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Eamonn Farrell/

Protesters interrupt Eamon Ryan at climate conference in Ballina

The minister was delivering a speech about the need to significantly improve communication about climate change.

MINISTER FOR CLIMATE Eamon Ryan was interrupted by protesters today at a climate conference in Co Mayo.

The minister was delivering a speech this morning at a three-day conference organised by the Mary Robinson Climate Centre in Ballina, where he focused on efforts to communicate about the urgency of climate change.

“The communications we’ve been doing to date haven’t worked,” the minister said.

During his speech, at least three members of the audience stood up with signs, calling for tangible climate action.

One protester said that despite the availability of solutions, “year after year the climate crisis worsens and Ireland’s emissions grow and grow. We are one of the worst states for it in the EU.” 

“There is no way that we should be still philosophising about the solutions to this crisis.”

The conference is taking place this week against the backdrop of two successive days of record-breaking global temperatures on Monday and Tuesday.

The IPCC, a leading panel of climate scientists, has warned that the impacts of climate change are already causing severe and widespread disruption to people’s lives across various regions of the world.

During Minister Ryan’s remarks, he said he wanted to focus on the issue of communications about climate change because it is “central to how we address the climate challenge”.

“The communications we’ve been doing to date hasn’t worked to steer the response to that scale of crisis,” he said.

“To be honest, that goes back to the late 80s… the basic science hasn’t changed that much [so] that’s almost three and a half decades that we haven’t been changing things.

“I’m very conscious of that because I’ve been involved for those 35 years. I joined the Green Party in 1988.

“We’ve been banging on this drum for those 35 years and not delivering the scale of public response that one would expect, given the self-evident reality of the crisis.”

Minister Ryan said the “unravelling of the natural systems on which our security depends” means the world is at a “moment when disaster is one step further in the direction we’re heading depends”, but that there is also “hope” in the “alternative path which is also available to us”.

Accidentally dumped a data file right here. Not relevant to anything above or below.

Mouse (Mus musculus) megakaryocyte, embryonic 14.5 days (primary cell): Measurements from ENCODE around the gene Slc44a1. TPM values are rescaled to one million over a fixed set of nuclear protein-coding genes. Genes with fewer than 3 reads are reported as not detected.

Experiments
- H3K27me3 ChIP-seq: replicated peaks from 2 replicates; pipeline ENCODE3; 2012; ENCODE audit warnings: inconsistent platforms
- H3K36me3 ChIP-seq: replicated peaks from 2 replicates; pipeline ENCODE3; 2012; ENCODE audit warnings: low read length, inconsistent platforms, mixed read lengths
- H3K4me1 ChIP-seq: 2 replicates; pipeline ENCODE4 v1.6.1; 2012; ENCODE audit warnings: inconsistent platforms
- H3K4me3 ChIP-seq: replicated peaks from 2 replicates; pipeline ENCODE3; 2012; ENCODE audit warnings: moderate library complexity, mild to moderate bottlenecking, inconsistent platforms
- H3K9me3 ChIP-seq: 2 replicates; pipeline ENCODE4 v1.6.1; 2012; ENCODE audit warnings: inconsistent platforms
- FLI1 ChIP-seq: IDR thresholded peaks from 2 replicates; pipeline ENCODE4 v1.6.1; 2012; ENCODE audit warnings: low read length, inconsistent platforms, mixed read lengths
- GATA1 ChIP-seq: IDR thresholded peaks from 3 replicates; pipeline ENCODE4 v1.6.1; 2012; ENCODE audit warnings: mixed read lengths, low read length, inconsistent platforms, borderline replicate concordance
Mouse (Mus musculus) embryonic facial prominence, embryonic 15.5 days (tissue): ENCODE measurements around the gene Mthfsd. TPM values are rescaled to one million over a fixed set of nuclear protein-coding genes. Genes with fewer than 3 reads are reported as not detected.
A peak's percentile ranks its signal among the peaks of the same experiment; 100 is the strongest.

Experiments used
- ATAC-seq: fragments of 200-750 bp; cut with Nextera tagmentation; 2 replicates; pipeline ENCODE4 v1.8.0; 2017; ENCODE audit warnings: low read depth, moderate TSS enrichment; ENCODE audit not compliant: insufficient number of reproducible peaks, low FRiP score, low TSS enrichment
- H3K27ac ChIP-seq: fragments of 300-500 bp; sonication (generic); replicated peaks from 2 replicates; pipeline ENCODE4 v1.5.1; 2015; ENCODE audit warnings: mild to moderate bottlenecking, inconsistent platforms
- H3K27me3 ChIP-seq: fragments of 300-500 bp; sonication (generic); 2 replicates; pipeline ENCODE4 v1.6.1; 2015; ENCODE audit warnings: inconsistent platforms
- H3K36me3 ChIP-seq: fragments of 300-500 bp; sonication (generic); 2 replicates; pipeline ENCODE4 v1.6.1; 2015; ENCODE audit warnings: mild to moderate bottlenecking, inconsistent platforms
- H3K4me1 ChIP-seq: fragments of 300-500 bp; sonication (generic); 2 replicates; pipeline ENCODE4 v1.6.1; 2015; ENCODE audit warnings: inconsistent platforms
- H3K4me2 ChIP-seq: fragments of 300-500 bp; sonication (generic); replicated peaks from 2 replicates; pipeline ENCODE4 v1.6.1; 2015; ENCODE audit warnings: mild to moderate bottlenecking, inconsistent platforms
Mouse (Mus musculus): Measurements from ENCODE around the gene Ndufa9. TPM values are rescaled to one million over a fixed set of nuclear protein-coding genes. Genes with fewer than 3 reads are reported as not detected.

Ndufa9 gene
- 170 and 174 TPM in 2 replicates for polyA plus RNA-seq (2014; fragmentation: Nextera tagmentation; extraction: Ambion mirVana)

Oisín Coghlan, the chief executive of Friends of the Earth, also spoke at the conference about the magnitude of the challenge that comes with discussing climate change and campaigning for action.

“My name is Oisín, and I’m scared. That’s the first time I’ve said that out loud in relation to climate change,” he said.

“I’ve seen role over the last 18 years in Friends of the Earth as being the reasonable voice of environmentalism, the reasonable voice of the climate movement -  appealing to reason, appealing to enlightened self-interest, framing the issue in a way that would move the dial for, if not quite middle Ireland, then the progressive centre, and our politicians who might feel that couldn’t move without being able to appeal to that progressive centre.

“That affected how I talked about climate, probably even affected I thought about this, and probably even affected how I felt about it.

But the honest truth is that that’s not worked. It hasn’t worked politically. It hasn’t worked in terms of our emissions, at least not either of those things at the scale of the urgency we need.

“And actually, now, I’m finding it isn’t working personally. It isn’t possible to keep the struggle and the sentiment apart, the climate anxiety that I successfully compartmentalised for a decade or more is increasingly intruding into my life and into my feelings,” Coghlan told the conference.

He said that “climate breakdown is here and now – it’s no longer remote in time or place”.

However, “the majority of Irish people or people around the world are not seeing it yet as a threat requires any form of sacrifice – or inconvenience, really, let alone sacrifice”.

Referencing a newspaper article that reported on a wind farm in terms of disrupting views, he said that “there’s nobody in Kyiv complaining about the view being spoiled by the Patriot missile systems defending their city that weren’t there a year ago, because they recognise and we recognise an existential threat to Ukrainian sovereignty and democracy from the illegal, immoral Russian invasion”.

“The threat we face collectively on the planetary scale and to human civilization – we’re not seeing the threat, we’re not understanding it, and we’re not responding as a state with an emergency response.”

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